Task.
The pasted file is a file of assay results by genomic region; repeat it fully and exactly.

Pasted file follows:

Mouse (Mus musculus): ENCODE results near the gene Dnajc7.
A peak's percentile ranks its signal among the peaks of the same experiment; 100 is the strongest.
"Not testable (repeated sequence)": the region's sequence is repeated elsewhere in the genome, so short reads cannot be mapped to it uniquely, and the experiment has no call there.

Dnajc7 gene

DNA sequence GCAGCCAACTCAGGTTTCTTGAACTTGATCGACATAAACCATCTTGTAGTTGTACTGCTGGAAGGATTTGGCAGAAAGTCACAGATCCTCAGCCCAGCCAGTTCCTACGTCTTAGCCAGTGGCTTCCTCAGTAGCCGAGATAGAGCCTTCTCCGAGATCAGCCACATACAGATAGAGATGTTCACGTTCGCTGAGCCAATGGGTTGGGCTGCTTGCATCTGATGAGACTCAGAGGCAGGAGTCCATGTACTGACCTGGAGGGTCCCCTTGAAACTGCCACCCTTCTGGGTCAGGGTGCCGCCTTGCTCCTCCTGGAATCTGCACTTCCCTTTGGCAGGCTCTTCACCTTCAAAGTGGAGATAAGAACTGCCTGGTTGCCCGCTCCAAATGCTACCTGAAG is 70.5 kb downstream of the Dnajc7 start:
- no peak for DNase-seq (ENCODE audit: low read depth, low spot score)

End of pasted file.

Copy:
Mouse (Mus musculus): ENCODE results near the gene Dnajc7.
A peak's percentile ranks its signal among the peaks of the same experiment; 100 is the strongest.
"Not testable (repeated sequence)": the region's sequence is repeated elsewhere in the genome, so short reads cannot be mapped to it uniquely, and the experiment has no call there.

Dnajc7 gene

DNA sequence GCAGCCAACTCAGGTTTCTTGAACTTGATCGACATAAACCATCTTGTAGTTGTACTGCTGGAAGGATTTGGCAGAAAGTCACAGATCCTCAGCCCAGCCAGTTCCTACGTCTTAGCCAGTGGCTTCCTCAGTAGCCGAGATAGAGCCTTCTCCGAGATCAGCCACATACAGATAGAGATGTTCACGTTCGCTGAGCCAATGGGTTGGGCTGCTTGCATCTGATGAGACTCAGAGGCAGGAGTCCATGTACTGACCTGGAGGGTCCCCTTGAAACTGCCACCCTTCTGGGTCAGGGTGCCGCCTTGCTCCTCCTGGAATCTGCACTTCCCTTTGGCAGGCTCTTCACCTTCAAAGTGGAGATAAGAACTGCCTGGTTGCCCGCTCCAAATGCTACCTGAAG is 70.5 kb downstream of the Dnajc7 start:
- no peak for DNase-seq (ENCODE audit: low read depth, low spot score)